Aspect Ratio: 1.66:1

Clarity/Detail:  The Shape of Things to Come drops on Blu-ray with a pretty solid overall picture.  The image is naturally soft, but it feels Blue Underground is getting the best they can out of this transfer.  Its picture is pretty well cleaned up and does feature some good work on detail, for instance the uniform texture and sewing patterns are a little more present.

Depth:  This one is all right.  Movments are cinematic, decent spacing in environments.

Black Levels:  Blacks are solid, with a little bit of a grey tint to it.  No crushing witnessed.  Decent work on shading.

Color Reproduction:  Colors keep to a natural, but don’t get overly vivid or vibrant.  Red on the uniforms sticks out as well as Jack Palance’s purple outfit.

Flesh Tones:  Skin tones are natural and keep a consistent look throughout the duration of the film.  Facial details prove good in close-up shots and smooth out as the camera moves further back.

Noise/Artifacts: Some grain, specs/dirt

Shape of Things to Come 1


Audio Format(s): English 5.1 DTS-HD MA, English Mono DTS-HD MA

Subtitles: English SDH, French, Spanish

Dynamics:  A decent 5.1 track that’s sort of light on the big action in your living room area.  It gets the crisper lighter details in the mix right.  Its analog sounding, but cleaned up enough to sound neat.  The blend of vocals, effects and music is done decent enough. 

Low Frequency Extension:  Some explosions, score hits and engines all provide a little bit of bump from the sub woofer.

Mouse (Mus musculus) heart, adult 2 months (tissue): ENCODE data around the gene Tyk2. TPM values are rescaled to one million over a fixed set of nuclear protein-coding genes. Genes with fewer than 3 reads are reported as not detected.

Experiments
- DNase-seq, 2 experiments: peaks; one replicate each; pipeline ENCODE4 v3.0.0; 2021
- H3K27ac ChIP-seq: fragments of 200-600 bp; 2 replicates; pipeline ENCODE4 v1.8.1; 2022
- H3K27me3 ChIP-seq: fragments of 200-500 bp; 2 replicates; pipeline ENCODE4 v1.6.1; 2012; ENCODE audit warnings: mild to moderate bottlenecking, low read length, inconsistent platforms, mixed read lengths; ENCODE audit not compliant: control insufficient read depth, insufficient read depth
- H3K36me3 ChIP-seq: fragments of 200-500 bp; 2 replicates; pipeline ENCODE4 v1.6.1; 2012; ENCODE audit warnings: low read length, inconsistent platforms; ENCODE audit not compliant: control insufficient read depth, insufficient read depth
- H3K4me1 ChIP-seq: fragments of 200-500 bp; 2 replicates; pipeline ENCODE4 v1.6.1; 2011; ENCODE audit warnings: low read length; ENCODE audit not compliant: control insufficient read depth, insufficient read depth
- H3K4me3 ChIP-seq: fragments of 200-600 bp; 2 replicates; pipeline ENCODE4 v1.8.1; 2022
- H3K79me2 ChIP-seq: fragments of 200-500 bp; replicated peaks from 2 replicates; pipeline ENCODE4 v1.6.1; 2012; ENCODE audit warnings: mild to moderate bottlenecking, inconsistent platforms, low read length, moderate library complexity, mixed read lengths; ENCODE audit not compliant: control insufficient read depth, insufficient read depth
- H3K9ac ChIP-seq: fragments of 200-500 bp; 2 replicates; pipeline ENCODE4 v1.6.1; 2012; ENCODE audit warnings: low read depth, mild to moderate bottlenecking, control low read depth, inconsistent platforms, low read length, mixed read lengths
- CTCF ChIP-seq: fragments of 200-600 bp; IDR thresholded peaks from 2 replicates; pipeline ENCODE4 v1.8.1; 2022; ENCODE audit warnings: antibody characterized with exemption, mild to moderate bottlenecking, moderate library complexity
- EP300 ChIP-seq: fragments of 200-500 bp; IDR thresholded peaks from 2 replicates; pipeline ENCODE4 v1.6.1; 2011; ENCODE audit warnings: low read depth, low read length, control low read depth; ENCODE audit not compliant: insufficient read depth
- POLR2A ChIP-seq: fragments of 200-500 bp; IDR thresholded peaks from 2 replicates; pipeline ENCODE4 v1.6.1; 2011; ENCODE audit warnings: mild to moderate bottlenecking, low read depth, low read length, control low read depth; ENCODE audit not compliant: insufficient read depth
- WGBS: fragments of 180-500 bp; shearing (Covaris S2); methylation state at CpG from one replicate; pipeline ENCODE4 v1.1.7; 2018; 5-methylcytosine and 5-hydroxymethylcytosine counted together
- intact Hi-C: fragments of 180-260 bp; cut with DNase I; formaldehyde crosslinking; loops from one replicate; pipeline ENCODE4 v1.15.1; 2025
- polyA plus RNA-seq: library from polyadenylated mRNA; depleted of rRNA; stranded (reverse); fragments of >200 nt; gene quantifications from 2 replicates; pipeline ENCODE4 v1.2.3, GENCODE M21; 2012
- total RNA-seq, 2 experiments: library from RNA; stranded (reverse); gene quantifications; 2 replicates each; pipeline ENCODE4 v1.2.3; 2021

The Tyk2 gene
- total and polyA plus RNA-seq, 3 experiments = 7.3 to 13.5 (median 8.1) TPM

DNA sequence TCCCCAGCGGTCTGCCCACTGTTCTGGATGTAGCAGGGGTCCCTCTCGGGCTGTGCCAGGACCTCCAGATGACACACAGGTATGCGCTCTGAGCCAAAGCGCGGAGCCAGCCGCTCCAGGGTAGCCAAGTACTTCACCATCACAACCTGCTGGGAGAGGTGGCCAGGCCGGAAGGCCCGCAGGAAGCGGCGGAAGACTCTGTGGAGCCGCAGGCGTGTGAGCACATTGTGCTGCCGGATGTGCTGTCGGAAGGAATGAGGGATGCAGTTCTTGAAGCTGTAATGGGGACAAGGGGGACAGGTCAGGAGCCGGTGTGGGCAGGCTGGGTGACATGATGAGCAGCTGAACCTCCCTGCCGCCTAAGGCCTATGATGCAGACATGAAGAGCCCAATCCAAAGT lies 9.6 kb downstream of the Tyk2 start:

Surround Sound Presentation:  This one keeps to the front channels mostly with the rears being used for ambient sound accompaniment and scoring help.

Dialogue Reproduction: Vocals has a little analog hiss to them, but are clear and clean.

Shape of Things to Come 2


Jason’s Journey (HD, 13:56) – Interview with star Nicholas Campbell.  He’s very candid and isn’t afraid to rag on Harry Alan Towers as he talks about his cheapness, sleaziness and sweatiness.  All that said, he seems to have had fun looking back the experience it and just is aware of what a bad movie it is, but had fun getting to work with some actors and be in a space movie.

Symphonies In Space (HD, 17:04) – Interview with composer Paul Hoffert.  A bit more serious of an interview.  He talks about the film but also goes through his entire history of making music as well.  Hoffert also talks about the oddity that was Harry Alan Towers, and that he kept feeling less secure about the guy the further it went into production.

French Trailer (HD, 1:58) – The French portions are subtitled.

TV Spot (HD, :33) 

Poster & Still Gallery (HD, 2:45) – I won’t completely spoil, but the last picture comes from a pretty popular and commonly bitched about TV show.

Pressbook Gallery (HD, 2:05) – Every page of the press booklet.

Shape of Things to Come 5


While I mention this as a collector’s item to some and a curiosity to others above, I’m not so sure the curious folks should scratch that itch.  At least not at some of the boutique label pricing things can come at.  That’s a statement about the film itself, not the Blu-ray.  The Blu-ray is actually a pretty solid release.  The picture quality is terrific for this film, accompanied by some good audio.  The two new interviews add some fun after viewing the lame-o film and the press packet is an interesting touch.  Those who are fans going in should pick those up, others should screen it before making the decision to purchase.



Brandon is the host, producer, writer and editor of The Brandon Peters Show (thebrandonpetersshow.com) on the Creative Zombie Studios Network. At Why So Blu he is a Writer/Reviewer. Brandon is a lifelong obsessive film nerd. As eager to educate in the world of film as I am to learn. An avid lover of horror, schlock and trash. You can also find older essays on his blog Naptown Nerd (naptownnerd.blogspot.com).

  1. No Comments